Monnat et al discuss how policies differentially impact population health and aging in rural versus urban populations

Finding

CAPS affiliate Shannon M Monnat et al published an article discussing how policies differentially impact population health and aging in rural versus urban populations,

Danielle C Rhubart, PhD, Shannon M Monnat, PhD, Leif Jensen, PhD, Claire Pendergrast, MPH, The Unique Impacts of U.S. Social and Health Policies on Rural Population Health and Aging, Public Policy & Aging Report, Volume 31, Issue 1, 2021, Pages 24–29, https://doi.org/10.1093/ppar/praa034

Federal policies and programs are typically written with place-neutral intent or without considering how they might affect places differently depending on population compositions or geographic contexts. On average, rural areas are older, sicker, and poorer and have weaker health care infrastructures than urban areas (Jensen et al., 2020). Therefore, we should anticipate that place-neutral policies would impact health and aging differently in rural versus urban areas. Moreover, rural America is not homogenous, but demographically and economically diverse, with a variety of labor markets and social and health service contexts…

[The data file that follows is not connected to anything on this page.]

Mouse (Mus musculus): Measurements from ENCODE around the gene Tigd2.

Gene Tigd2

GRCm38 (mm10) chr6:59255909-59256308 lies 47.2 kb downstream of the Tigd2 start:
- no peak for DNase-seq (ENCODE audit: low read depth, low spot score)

Related Resources

Center for Aging and Policy Studies (CAPS)